Exploring evolutionary theories of plant defence investment using field populations of the deadly carrot

Karen Agatha Martinez-Swatson, Rasmus Kjøller, Federico Cozzi, Henrik Toft Simonsen, Nina Rønsted, Christopher James Barnes

Research output: Contribution to journalJournal articleResearchpeer-review


Background and Aims
There are a number of disparate models predicting variation in plant chemical defences between species, and within a single species over space and time. These can give conflicting predictions. Here we review a number of these theories, before assessing their power to predict the spatial–temporal variation of thapsigargins between and within populations of the deadly carrot (Thapsia garganica). By utilizing multiple models simultaneously (optimum defence theory, growth rate hypothesis, growth–differentiation balance hypothesis, intra–specific framework and resource exchange model of plant defence), we will highlight gaps in their predictions and evaluate the performance of each.

Thapsigargins are potent anti-herbivore compounds that occur in limited richness across the different plant tissues of T. garganica, and therefore represent an ideal system for exploring these models. Thapsia garganica plants were collected from six locations on the island of Ibiza, Spain, and the thapsigargins quantified within reproductive, vegetative and below-ground tissues. The effects of sampling time, location, mammalian herbivory, soil nutrition and changing root-associated fungal communities on the concentrations of thapsigargins within these in situ observations were analysed, and the results were compared with our model predictions.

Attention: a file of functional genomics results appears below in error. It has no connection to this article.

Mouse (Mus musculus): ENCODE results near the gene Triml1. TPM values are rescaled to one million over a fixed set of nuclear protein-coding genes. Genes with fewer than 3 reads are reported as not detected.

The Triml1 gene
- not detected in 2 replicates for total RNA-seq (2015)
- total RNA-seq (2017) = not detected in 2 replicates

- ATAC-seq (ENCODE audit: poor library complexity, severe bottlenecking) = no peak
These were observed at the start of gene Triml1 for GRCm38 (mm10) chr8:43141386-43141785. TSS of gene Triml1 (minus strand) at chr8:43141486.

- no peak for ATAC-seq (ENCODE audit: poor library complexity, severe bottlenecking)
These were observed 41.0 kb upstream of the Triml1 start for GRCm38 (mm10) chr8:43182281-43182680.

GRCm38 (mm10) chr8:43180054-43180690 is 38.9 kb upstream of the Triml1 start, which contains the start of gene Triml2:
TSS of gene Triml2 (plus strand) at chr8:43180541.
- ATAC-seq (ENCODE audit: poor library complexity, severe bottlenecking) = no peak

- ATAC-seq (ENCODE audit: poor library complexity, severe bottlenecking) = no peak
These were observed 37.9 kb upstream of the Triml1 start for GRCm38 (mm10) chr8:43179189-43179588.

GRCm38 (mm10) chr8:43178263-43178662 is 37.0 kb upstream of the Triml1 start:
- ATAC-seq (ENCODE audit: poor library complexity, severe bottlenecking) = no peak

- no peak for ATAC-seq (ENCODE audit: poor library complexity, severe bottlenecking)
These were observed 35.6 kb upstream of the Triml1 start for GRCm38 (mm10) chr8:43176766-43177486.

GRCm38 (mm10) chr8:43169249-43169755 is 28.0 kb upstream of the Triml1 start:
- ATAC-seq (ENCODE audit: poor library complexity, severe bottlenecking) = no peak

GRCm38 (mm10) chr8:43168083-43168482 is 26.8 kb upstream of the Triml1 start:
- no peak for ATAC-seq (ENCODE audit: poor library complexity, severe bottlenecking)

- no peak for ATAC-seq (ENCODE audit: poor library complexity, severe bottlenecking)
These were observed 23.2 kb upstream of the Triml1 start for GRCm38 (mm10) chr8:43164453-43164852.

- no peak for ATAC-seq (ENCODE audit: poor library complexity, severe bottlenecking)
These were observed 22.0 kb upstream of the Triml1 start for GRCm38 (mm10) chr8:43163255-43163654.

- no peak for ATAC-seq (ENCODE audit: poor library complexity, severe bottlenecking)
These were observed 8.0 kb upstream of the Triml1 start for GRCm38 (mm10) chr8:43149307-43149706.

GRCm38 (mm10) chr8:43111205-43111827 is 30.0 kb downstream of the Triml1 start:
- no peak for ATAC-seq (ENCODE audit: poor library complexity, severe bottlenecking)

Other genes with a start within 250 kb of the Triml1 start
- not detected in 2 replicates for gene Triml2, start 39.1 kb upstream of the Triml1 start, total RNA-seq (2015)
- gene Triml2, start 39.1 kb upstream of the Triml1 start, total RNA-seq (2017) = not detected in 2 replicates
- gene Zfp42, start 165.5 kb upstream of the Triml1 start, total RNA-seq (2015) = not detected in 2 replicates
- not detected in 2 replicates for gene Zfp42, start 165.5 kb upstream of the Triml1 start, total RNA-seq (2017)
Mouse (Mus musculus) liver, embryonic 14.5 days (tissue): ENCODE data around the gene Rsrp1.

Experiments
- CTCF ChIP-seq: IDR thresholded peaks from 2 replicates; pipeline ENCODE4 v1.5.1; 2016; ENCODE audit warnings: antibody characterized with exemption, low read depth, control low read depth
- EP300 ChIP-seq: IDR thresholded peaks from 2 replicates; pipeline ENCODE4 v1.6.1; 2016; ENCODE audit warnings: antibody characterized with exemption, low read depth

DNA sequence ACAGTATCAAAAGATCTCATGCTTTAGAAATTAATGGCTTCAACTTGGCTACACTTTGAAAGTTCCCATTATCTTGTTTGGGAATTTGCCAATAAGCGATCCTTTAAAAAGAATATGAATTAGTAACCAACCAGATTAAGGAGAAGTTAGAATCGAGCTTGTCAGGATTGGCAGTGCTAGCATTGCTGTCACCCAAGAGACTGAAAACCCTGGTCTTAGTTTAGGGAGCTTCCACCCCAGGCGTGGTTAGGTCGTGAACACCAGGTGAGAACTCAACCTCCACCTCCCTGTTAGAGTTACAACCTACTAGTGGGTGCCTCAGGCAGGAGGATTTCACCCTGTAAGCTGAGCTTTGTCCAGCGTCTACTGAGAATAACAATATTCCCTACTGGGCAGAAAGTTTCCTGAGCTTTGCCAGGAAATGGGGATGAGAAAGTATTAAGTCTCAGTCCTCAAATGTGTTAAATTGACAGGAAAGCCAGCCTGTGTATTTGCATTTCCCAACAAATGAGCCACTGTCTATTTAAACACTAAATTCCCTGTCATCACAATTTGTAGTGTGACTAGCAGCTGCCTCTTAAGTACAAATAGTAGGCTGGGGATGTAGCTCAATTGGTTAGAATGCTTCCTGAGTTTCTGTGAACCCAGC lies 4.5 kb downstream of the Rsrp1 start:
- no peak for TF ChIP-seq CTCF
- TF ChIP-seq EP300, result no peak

Key Results
The models performed well in predicting the general defence strategy of T. garganica and the above-ground distribution of thapsigargins, but failed to predict the considerable proportion of defences found below ground. Models predicting variation over environmental gradients gave conflicting and less specific predictions, with intraspecific variation remaining less understood.

Here we found that multiple models predicting the general defence strategy of plant species could likely be integrated into a single model, while also finding a clear need to better incorporate below-ground defences into models of plant chemical defences. We found that constitutive and induced thapsigargins differed in their regulation, and suggest that models predicting intraspecific defences should consider them separately. Finally, we suggest that in situ studies be supplemented with experiments in controlled environments to identify specific environmental parameters that regulate variation in defences within species.
Original languageEnglish
JournalAnnals of Botany
Number of pages14
Publication statusPublished - 2019


  • Thapsia garganica
  • Apiaceae
  • Chemical defence
  • Herbivory
  • Soil
  • Root-associated fungi
  • Fungal inhibition
  • Plant defence model
  • Optimal defence theory
  • Growth rate hypothesis
  • Growth–differentiation balance hypothesis
  • Resource exchange model of plant defence


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